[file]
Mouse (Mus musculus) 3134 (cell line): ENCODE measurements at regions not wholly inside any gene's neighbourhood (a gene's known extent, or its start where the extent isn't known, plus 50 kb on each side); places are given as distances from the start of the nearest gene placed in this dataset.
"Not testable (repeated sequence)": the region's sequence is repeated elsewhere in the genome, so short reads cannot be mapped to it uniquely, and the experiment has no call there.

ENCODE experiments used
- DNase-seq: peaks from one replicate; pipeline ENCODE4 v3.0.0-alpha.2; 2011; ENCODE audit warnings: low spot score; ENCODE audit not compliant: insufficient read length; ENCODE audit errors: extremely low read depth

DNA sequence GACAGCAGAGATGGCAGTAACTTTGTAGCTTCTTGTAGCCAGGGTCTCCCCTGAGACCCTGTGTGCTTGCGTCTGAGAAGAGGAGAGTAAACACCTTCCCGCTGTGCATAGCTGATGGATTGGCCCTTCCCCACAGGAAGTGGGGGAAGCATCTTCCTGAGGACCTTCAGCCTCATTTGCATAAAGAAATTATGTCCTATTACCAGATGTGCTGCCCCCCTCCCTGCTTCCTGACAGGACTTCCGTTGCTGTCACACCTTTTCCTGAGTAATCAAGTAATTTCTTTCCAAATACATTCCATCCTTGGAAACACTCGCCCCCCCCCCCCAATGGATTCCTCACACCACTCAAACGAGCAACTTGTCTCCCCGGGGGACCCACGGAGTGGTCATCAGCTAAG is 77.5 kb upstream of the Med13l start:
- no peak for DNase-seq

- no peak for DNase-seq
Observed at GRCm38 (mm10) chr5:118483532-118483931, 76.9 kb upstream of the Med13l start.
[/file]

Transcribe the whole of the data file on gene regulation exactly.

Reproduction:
Mouse (Mus musculus) 3134 (cell line): ENCODE measurements at regions not wholly inside any gene's neighbourhood (a gene's known extent, or its start where the extent isn't known, plus 50 kb on each side); places are given as distances from the start of the nearest gene placed in this dataset.
"Not testable (repeated sequence)": the region's sequence is repeated elsewhere in the genome, so short reads cannot be mapped to it uniquely, and the experiment has no call there.

ENCODE experiments used
- DNase-seq: peaks from one replicate; pipeline ENCODE4 v3.0.0-alpha.2; 2011; ENCODE audit warnings: low spot score; ENCODE audit not compliant: insufficient read length; ENCODE audit errors: extremely low read depth

DNA sequence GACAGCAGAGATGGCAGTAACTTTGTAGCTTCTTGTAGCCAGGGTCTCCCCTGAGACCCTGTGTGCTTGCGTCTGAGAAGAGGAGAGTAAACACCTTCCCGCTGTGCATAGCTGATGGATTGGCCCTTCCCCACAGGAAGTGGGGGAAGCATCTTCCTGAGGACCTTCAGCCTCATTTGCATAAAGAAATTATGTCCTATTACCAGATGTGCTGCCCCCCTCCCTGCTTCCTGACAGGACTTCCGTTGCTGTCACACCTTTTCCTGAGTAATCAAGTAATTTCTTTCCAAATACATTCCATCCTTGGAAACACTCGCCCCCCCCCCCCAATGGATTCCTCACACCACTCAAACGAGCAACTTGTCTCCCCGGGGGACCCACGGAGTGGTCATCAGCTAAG is 77.5 kb upstream of the Med13l start:
- no peak for DNase-seq

- no peak for DNase-seq
Observed at GRCm38 (mm10) chr5:118483532-118483931, 76.9 kb upstream of the Med13l start.